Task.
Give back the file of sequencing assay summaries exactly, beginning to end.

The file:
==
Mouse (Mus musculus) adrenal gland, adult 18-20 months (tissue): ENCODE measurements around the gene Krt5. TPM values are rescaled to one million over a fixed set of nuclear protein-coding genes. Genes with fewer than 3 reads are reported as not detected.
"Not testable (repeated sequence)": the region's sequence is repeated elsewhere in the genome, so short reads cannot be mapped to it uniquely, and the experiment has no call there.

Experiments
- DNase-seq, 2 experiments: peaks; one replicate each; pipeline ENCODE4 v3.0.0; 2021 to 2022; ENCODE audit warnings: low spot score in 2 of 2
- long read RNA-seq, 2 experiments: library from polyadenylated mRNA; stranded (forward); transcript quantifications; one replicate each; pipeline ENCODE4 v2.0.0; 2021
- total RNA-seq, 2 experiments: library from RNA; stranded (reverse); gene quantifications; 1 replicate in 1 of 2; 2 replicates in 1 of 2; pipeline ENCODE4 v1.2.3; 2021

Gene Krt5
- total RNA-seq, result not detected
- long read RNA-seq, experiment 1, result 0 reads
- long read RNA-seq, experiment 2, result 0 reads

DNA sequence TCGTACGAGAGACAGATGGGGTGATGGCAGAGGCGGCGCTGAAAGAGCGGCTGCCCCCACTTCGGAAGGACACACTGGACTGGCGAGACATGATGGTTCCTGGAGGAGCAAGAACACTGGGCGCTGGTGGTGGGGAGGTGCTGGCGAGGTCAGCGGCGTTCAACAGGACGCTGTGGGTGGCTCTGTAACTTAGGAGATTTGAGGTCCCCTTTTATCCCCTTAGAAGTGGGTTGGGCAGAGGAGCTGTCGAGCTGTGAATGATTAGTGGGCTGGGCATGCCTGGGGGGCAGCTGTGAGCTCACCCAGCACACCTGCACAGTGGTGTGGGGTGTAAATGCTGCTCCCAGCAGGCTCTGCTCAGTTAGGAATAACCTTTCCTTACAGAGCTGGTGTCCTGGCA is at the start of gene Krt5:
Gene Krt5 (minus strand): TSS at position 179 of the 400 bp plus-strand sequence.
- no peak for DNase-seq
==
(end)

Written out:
Mouse (Mus musculus) adrenal gland, adult 18-20 months (tissue): ENCODE measurements around the gene Krt5. TPM values are rescaled to one million over a fixed set of nuclear protein-coding genes. Genes with fewer than 3 reads are reported as not detected.
"Not testable (repeated sequence)": the region's sequence is repeated elsewhere in the genome, so short reads cannot be mapped to it uniquely, and the experiment has no call there.

Experiments
- DNase-seq, 2 experiments: peaks; one replicate each; pipeline ENCODE4 v3.0.0; 2021 to 2022; ENCODE audit warnings: low spot score in 2 of 2
- long read RNA-seq, 2 experiments: library from polyadenylated mRNA; stranded (forward); transcript quantifications; one replicate each; pipeline ENCODE4 v2.0.0; 2021
- total RNA-seq, 2 experiments: library from RNA; stranded (reverse); gene quantifications; 1 replicate in 1 of 2; 2 replicates in 1 of 2; pipeline ENCODE4 v1.2.3; 2021

Gene Krt5
- total RNA-seq, result not detected
- long read RNA-seq, experiment 1, result 0 reads
- long read RNA-seq, experiment 2, result 0 reads

DNA sequence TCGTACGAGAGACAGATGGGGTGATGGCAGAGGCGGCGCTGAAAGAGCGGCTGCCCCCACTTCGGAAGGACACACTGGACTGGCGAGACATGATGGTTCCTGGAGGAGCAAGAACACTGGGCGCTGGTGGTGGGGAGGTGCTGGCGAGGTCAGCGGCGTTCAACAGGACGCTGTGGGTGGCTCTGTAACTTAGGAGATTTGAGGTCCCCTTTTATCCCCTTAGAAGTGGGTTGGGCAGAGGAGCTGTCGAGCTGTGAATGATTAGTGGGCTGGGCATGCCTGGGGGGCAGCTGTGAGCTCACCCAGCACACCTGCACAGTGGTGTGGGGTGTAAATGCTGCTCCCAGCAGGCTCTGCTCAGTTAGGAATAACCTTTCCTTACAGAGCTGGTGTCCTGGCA is at the start of gene Krt5:
Gene Krt5 (minus strand): TSS at position 179 of the 400 bp plus-strand sequence.
- no peak for DNase-seq